Notably, some of Biden’s senior-most aides have left the door cracked open for potential cooperation with Russia. In November, Blinken observed that “there’s a flip side” to U.S. efforts to deter and punish Russia because Putin is “looking to relieve Russia’s growing dependence on China,” suggesting that this could form a basis for new cooperation. He also discussed normalization of relations with Russia in his recent first call with Russian foreign minister Sergei Lavrov. Secretary of Defense Lloyd Austin said during his confirmation hearing that “the United States has a long history of cooperation with Russia in the Arctic region,” adding that he hoped this would continue. Even during the Trump administration—when many observers expressed anxiety about Trump-Putin interactions—Nuland said she was in favor of Trump talking to Russia, adding that “the only way to solve things with the Russians is leader-to-leader negotiations, because Putin is the only one who is allowed to make decisions there.” Nuland’s implied criticism of Trump was that “you don’t go in weak. You don’t go in with a divided alliance. You don’t go in agreeing with Putin’s perspectives on things and undercutting your traditional allies.” She also said that “whoever wins the U.S. presidential election…will—and should—try again with Putin.”

It is not easy to divine a Russia policy from the assembled statements of current and prospective administration officials because one can easily find almost whatever one wants to find—foundations for policies of confrontation, cautious cooperation or anything in between. In addition to these collected instincts and perspectives, including, of course, Biden’s own, which similarly vary, Russia policy will be shaped by broader structural factors—key among them, the new administration’s priorities and Biden’s effectiveness in advancing them. In other words, leadership also matters.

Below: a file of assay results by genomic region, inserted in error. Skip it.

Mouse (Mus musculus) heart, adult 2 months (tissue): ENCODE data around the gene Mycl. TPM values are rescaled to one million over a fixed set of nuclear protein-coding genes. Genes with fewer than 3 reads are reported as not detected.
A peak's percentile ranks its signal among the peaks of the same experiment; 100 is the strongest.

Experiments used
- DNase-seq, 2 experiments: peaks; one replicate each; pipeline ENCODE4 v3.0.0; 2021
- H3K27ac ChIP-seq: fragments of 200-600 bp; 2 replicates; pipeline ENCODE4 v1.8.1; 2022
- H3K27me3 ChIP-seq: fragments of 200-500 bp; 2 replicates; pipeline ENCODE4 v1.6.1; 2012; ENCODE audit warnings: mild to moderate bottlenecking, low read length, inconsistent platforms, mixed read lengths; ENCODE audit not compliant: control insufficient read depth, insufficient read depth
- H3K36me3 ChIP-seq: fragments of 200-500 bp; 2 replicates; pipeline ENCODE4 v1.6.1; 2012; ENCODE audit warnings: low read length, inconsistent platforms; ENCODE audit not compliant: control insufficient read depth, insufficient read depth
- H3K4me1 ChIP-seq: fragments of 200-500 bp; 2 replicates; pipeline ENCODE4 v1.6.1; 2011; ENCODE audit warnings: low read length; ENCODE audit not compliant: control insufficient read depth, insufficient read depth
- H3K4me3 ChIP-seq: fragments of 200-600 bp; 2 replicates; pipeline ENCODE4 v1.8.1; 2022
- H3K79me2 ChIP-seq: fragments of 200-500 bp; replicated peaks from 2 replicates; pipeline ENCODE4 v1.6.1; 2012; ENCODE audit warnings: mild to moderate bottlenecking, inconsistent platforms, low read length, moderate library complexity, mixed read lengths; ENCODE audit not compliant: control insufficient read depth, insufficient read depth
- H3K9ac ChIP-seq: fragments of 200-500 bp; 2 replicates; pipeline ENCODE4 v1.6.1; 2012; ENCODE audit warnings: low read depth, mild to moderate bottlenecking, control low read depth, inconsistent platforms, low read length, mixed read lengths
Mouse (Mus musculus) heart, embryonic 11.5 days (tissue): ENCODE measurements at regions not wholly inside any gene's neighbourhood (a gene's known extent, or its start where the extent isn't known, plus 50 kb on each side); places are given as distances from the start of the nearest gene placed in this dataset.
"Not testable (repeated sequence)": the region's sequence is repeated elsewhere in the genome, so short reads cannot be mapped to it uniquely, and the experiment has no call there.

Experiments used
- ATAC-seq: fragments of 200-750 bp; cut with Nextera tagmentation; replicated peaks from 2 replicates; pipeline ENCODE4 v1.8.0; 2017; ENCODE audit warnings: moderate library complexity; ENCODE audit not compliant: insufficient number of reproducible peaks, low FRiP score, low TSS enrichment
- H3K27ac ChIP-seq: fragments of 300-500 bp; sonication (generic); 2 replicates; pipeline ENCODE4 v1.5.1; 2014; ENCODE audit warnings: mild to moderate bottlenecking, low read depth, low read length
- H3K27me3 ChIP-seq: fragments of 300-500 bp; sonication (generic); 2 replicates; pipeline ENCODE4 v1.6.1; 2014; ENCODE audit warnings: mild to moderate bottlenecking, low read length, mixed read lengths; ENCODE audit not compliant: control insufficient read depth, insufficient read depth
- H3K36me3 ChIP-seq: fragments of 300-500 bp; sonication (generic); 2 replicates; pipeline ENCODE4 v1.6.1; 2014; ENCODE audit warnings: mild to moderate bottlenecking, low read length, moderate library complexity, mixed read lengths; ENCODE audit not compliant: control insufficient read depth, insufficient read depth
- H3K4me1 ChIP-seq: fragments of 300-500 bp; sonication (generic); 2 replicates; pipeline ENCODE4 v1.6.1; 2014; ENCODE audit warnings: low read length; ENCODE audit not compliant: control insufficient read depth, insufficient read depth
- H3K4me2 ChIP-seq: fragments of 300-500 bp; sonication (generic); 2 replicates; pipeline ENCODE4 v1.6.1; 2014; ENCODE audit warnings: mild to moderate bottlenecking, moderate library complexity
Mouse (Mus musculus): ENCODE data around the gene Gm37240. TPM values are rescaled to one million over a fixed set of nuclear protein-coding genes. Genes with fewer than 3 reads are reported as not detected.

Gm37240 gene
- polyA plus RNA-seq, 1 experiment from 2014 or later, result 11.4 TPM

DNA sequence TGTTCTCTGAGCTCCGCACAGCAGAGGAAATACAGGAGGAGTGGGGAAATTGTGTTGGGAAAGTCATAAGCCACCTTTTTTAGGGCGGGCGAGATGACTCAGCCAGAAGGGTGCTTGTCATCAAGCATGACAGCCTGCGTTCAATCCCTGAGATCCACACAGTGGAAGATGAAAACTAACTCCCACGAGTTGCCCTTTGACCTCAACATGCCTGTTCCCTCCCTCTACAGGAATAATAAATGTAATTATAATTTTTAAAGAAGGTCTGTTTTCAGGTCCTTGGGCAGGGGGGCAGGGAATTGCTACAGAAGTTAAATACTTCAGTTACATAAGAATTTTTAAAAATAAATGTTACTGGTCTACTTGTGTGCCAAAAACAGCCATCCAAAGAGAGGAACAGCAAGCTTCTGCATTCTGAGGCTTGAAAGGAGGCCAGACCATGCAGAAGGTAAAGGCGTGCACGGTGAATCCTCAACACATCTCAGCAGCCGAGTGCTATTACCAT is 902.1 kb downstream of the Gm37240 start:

Thus far, there is little evidence to suggest that U.S.-Russian relations will be a top priority for Biden, who is currently concentrating his efforts on a coronavirus relief package and signing executive orders to unwind Trump administration policies on immigration, energy and climate change, and a host of other issues. Biden’s “Build Back Better” campaign slogan and plans focus overwhelmingly on domestic policy initiatives intended to create jobs, promote economic growth, modernize infrastructure and ensure equity in American society. Likewise—and following in Trump’s footsteps, albeit with a very different vision—the administration has made clear that its foreign policy will be domestically driven and linked to the American middle class.

Setting aside renewal of the New START arms control agreement—already accomplished—Russia’s role in this is primarily as a threat to American democracy or a source of foreign policy challenges. Notably, however, Biden’s campaign plans referred to neither Ukraine nor Syria—the two greatest regional collisions between Washington and Moscow—and emphasized ending “forever wars” in Afghanistan and the Middle East, which have been key grievances for Russia.

Whether Biden will be effective in organizing his administration to advance his priorities will emerge in time. Having served 36 years in the United States Senate and eight years as vice president, he is more experienced in taking office than at least the last four U.S. presidents. Nevertheless, not all experience produces equal dividends in judgment. This ingredient—Biden’s leadership, both broadly as president and narrowly in defining and implementing his vision for U.S.-Russia relations—will be the most important component to shape U.S. policy.